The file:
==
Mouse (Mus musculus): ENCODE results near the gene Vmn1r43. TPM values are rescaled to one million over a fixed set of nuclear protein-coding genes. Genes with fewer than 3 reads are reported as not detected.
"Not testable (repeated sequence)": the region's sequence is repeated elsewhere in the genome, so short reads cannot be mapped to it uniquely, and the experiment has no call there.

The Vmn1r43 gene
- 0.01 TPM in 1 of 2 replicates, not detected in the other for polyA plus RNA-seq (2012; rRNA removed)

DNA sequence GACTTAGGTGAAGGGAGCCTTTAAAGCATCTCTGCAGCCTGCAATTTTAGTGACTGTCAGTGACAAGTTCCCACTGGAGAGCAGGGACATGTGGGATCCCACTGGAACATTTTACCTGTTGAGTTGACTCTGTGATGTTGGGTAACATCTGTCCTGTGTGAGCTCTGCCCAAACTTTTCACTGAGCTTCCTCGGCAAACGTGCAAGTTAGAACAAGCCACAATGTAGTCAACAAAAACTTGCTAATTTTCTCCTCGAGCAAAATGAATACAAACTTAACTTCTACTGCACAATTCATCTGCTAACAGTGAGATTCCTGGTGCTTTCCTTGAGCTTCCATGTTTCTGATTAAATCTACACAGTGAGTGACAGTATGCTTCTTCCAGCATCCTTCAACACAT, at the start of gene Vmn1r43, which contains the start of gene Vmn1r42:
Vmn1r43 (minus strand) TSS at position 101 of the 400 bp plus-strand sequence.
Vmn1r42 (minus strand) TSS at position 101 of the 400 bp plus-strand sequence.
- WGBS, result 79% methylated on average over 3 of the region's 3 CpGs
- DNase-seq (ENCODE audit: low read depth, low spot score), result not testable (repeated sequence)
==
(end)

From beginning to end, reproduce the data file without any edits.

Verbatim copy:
Mouse (Mus musculus): ENCODE results near the gene Vmn1r43. TPM values are rescaled to one million over a fixed set of nuclear protein-coding genes. Genes with fewer than 3 reads are reported as not detected.
"Not testable (repeated sequence)": the region's sequence is repeated elsewhere in the genome, so short reads cannot be mapped to it uniquely, and the experiment has no call there.

The Vmn1r43 gene
- 0.01 TPM in 1 of 2 replicates, not detected in the other for polyA plus RNA-seq (2012; rRNA removed)

DNA sequence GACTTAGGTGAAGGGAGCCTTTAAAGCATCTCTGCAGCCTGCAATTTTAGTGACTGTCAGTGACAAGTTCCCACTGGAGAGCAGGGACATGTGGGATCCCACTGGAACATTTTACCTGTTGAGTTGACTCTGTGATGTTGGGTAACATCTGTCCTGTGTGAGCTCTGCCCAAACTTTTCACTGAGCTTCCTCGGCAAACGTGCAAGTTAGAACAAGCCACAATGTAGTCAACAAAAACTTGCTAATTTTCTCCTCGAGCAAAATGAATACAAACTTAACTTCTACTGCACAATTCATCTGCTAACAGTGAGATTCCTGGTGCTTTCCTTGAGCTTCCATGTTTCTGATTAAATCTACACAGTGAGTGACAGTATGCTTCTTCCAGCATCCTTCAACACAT, at the start of gene Vmn1r43, which contains the start of gene Vmn1r42:
Vmn1r43 (minus strand) TSS at position 101 of the 400 bp plus-strand sequence.
Vmn1r42 (minus strand) TSS at position 101 of the 400 bp plus-strand sequence.
- WGBS, result 79% methylated on average over 3 of the region's 3 CpGs
- DNase-seq (ENCODE audit: low read depth, low spot score), result not testable (repeated sequence)